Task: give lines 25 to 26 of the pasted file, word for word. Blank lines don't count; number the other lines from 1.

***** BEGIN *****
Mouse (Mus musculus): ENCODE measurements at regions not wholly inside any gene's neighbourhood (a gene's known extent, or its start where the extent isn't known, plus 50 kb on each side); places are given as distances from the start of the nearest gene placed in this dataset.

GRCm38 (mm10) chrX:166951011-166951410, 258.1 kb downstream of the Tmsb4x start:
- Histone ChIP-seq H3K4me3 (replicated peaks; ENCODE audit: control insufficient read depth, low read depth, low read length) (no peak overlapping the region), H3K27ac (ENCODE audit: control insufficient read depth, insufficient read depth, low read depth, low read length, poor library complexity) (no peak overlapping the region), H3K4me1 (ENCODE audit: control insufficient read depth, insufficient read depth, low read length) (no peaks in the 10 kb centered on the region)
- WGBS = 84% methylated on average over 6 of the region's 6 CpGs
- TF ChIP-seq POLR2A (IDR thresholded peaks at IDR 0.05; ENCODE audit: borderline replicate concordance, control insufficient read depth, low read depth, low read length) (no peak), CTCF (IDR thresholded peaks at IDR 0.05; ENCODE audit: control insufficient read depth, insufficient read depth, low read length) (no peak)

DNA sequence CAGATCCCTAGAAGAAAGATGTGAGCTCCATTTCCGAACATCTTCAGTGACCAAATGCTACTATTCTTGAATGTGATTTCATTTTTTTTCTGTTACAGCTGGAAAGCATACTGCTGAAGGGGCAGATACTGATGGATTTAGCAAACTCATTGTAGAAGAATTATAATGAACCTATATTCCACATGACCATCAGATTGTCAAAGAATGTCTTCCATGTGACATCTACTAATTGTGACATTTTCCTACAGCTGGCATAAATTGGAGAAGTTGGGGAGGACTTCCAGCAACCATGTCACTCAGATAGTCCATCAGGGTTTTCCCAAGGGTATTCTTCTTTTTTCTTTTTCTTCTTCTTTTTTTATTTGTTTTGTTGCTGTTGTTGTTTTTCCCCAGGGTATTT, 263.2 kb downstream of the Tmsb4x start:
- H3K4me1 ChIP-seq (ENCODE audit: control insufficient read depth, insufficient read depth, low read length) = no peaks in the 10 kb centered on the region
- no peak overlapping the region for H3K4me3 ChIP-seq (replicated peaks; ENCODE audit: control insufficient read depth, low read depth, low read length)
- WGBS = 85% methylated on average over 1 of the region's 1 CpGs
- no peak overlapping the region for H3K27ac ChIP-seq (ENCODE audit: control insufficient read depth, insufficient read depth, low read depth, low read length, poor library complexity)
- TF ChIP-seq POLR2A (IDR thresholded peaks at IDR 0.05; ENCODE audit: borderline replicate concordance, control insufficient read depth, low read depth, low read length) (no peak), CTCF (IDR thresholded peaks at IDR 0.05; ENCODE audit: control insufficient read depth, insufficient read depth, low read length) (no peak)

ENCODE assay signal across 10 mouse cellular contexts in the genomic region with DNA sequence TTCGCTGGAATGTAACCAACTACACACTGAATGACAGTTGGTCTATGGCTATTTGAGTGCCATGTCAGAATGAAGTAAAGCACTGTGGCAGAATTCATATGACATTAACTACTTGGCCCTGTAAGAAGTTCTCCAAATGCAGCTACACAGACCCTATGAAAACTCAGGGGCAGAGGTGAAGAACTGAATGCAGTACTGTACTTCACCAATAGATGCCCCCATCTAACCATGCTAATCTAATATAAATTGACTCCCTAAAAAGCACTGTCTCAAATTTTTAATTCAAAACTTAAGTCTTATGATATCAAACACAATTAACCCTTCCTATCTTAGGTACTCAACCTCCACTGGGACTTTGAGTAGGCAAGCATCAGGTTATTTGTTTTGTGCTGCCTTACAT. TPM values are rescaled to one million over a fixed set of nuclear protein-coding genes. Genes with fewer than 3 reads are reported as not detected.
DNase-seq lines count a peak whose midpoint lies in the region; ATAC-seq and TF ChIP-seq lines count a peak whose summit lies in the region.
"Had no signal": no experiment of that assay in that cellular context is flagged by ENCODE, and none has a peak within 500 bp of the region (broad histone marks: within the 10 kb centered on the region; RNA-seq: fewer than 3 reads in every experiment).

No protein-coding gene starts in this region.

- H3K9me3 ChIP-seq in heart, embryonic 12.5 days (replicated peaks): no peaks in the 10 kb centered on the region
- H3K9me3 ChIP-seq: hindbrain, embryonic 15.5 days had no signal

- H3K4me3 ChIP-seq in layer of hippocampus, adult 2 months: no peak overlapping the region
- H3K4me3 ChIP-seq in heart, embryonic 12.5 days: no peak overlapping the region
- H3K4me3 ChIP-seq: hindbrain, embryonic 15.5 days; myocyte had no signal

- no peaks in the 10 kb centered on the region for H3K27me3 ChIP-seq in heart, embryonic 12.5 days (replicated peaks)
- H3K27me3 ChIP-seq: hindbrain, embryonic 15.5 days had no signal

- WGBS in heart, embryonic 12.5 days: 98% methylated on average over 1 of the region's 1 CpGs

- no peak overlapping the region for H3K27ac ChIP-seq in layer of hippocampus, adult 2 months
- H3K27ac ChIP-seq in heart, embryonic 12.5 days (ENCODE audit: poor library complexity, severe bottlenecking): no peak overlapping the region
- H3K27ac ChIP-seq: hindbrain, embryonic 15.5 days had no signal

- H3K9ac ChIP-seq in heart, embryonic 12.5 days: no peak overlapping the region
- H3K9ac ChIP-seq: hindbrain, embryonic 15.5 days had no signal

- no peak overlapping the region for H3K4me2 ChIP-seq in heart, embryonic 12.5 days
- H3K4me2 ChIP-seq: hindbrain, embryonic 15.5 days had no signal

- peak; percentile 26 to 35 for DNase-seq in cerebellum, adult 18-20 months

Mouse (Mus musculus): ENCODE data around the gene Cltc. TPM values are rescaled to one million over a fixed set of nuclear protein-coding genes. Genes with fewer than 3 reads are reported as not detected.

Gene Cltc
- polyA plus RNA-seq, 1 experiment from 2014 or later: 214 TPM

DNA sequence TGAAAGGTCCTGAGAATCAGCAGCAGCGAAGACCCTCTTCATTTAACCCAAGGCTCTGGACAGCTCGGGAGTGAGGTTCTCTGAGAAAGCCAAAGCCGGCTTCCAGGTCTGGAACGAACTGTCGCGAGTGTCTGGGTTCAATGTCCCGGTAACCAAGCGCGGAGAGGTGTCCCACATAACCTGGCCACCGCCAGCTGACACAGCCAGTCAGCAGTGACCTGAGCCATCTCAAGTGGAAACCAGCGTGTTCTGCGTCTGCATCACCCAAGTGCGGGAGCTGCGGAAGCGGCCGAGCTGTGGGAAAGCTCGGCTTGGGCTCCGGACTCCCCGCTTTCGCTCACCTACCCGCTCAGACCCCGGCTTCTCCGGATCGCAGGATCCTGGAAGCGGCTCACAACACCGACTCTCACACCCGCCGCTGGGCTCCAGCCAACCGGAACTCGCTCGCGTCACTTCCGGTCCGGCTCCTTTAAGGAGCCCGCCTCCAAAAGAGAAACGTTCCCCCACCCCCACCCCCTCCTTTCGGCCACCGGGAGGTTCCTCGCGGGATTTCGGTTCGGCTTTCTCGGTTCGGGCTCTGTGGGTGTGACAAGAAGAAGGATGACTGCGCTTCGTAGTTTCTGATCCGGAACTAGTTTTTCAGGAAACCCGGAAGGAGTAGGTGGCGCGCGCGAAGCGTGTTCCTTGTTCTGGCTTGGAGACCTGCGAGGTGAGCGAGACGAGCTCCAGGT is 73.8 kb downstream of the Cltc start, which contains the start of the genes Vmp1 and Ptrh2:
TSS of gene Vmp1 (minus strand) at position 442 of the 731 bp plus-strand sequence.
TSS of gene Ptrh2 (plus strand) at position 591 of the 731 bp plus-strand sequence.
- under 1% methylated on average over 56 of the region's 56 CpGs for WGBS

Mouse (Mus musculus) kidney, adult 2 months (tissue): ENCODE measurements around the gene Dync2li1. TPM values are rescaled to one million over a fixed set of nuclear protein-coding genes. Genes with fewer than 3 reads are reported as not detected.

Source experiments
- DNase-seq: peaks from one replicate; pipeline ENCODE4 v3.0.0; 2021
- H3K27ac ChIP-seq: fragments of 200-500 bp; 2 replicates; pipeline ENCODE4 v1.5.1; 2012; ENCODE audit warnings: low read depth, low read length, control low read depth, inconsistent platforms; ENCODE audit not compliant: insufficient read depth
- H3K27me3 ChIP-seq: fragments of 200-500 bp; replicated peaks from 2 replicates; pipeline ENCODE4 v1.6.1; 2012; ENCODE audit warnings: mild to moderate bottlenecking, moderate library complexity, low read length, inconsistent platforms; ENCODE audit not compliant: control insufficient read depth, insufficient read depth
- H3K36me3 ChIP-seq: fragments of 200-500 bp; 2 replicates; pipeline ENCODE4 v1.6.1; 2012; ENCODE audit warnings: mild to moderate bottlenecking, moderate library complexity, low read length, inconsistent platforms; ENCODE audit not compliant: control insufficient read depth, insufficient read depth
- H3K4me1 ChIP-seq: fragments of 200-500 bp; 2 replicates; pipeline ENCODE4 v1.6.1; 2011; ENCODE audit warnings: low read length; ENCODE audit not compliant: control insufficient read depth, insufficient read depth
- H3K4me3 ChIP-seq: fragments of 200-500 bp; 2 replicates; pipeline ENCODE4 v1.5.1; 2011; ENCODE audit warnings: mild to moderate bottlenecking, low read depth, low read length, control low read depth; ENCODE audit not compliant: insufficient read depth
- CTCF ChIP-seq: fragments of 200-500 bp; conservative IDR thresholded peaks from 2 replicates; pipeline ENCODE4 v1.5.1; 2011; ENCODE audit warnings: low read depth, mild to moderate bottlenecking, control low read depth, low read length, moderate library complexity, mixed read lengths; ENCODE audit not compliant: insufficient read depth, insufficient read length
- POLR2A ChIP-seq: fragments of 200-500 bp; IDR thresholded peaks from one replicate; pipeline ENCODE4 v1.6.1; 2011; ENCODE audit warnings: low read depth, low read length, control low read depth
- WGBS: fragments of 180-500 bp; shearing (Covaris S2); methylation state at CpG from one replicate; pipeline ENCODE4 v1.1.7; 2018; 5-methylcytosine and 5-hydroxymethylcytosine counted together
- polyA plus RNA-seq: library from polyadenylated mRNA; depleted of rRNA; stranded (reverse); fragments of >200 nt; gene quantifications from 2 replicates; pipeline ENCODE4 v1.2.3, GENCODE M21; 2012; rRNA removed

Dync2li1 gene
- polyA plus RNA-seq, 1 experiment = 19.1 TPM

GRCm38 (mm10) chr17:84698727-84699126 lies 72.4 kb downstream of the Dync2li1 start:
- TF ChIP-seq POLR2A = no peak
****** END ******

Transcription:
- H3K27ac ChIP-seq in heart, embryonic 12.5 days (ENCODE audit: poor library complexity, severe bottlenecking): no peak overlapping the region
- H3K27ac ChIP-seq: hindbrain, embryonic 15.5 days had no signal